LAWRIE WILLIAMS: April Swiss gold exports: India improving but China better
It’s always worth following the Swiss monthly gold export figures as they give a pretty good handle on the state of Asian gold demand in particular. Switzerland, with its well established gold refineries is the primary conduit for movement of gold from mines around the world, and from Western bank vaults into China, India, the rest of Asia and the Middle East as it specialises in taking partly refined dore bullion from mines, and larger gold bars from the bank vaults and re-refining them to the tenor and sizes most in demand in the east. A volume total equivalent to over half the world’s newly mined gold passes through the Swiss refineries annually. This small European nation is truly the best indicator out there as to the health of global gold dem,and
The latest Swiss gold export figures for April, as released by the Swiss customs authorities, are set out in the bar chart below taken from Nick Laird’s excellent www.goldchartsrus.com statistical service:
The specialist analytical consultancy, Metals Focus, notes that on a year on year basis, Swiss gold exports for the first four months of the current year have totalled 478 tonnes (2% up on the same period of 2017, but points out what it sees as something of an anomaly in that this year the rise is largely driven by demand in Greater China (comprising direct exports to mainland China plus Hong Kong) without which the country’s export total would actually have fallen by nearly one third.
Looking at the April figures, 43.3 tonnes (42.2%) followed this route, with another 25.3% going in to India – the world’s other mega gold consumer. Altogether, Asia and the Middle East accounted for a little over 65% of the nation’s gold exports.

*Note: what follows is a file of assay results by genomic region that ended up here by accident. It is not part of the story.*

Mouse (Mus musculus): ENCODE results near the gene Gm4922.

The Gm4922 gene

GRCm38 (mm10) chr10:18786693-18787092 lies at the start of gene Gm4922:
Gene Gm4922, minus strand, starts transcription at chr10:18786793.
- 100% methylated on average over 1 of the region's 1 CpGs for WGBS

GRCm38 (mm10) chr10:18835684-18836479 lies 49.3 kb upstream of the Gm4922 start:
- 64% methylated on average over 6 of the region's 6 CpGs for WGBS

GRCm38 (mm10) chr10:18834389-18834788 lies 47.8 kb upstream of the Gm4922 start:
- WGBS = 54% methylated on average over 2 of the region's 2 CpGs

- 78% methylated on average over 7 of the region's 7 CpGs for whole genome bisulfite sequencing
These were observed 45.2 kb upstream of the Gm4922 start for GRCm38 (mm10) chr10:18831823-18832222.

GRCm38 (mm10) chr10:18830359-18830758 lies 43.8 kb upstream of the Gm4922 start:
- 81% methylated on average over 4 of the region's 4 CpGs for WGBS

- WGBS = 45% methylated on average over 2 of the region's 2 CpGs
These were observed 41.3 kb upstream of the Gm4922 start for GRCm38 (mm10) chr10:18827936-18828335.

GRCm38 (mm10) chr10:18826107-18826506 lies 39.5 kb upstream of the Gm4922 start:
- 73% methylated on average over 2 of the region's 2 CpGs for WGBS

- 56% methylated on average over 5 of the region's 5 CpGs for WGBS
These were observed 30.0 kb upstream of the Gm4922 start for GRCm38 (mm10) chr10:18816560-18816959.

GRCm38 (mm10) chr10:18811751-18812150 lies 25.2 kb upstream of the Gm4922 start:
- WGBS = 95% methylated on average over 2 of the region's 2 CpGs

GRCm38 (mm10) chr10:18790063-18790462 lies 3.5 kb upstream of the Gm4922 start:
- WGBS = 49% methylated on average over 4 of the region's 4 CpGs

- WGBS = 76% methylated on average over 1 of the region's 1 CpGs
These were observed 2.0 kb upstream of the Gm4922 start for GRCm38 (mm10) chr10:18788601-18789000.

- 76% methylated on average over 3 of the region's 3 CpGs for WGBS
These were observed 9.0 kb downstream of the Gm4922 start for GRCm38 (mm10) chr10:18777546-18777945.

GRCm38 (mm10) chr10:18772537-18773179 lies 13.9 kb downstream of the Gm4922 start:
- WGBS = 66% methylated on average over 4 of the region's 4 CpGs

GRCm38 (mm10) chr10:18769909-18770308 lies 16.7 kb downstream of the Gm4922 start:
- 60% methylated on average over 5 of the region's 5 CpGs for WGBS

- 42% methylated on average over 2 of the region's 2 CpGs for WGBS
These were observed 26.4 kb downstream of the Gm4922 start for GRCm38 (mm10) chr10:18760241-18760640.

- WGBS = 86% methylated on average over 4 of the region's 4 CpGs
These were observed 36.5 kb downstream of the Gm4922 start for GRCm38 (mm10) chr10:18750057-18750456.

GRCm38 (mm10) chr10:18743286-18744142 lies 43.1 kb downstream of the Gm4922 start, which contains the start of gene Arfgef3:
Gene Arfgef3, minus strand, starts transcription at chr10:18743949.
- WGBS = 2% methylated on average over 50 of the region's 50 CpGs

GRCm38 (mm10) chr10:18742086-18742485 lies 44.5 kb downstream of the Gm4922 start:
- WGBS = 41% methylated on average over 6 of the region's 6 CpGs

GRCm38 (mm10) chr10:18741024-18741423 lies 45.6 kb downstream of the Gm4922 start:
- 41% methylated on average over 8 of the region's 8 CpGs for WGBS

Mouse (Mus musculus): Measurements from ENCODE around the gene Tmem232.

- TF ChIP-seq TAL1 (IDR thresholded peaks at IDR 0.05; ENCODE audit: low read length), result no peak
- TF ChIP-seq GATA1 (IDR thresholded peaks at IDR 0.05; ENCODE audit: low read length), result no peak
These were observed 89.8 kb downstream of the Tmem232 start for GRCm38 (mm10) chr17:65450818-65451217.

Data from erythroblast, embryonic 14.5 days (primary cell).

However China is probably the key market for gold at the moment – we have already noted an increase in SGE gold withdrawals which signifies a healthy market – See; Chinese gold demand way up in April, while the World Gold Council has reported stronger gold ETF inflows last month so the global picture may not be quite as weak as comment on the latest Swiss figures might suggest.
As to China itself, Metals Focus notes: “It is worth stressing that part of these gains came as a result of the tightening regulations on gold bullion imports imposed by the Chinese central bank in 2017, which led to a temporary slowdown in Chinese imports early in the year.” The consultancy also notes that there has also been a 7% year on year pick-up in Chinese jewellery consumption in Q1 reflecting what it sees as a relatively benign economic backdrop with a correspondingly positive impact on consumer sentiment there.
India, though, has not seen a positive figure for gold imports so far this year despite a much stronger month-on-month performance in April after a very poor March. The four month figure for gold imports from Switzerland at around 80 tonnes is less than half that of the first four months of 2017.
Again, according to Metals Focus there were a number of factors contributing to the stronger start to 2017 – not least stock rebuilding ahead of the GST introduction at mid-year. Jewellery demand is also seen as slow in the first four months of the current year, but there have been signs of a pick-up in April with jewellers reporting better year on year sales over the Akshaya Tritya holiday, considered an auspicious time to buy gold. Indeed the local Indian gold price has returned to a premium over the London price – not a significant one but still a sign of improved sentiment.
Outside China and India, Swiss gold exports have been generally lower this year, reflecting poor global economic conditions which have impoacted on demand in Europe and the Middle East. Metals Focus also notes that Swiss exports to the UK remained low at 7 tonnes, which it puts down to highlighting lacklustre interest in the yellow metal among institutional investors.
Switching to Swiss gold imports, Metals Focus comments that total January-April volumes were down by over 30% year –on-year to 443 tonnes. A fair portion of these losses was accounted for by the UK, normally the biggest constituent, which could reflect declining gold inventories. Imports from East Asia and the Middle East also fell but by contrast, imports from most gold producing countries recorded small gains which the consultancy attributes to the fact that we may yet not have seen peak gold yet. It is predicting a very small increase in global gold output again in 2018!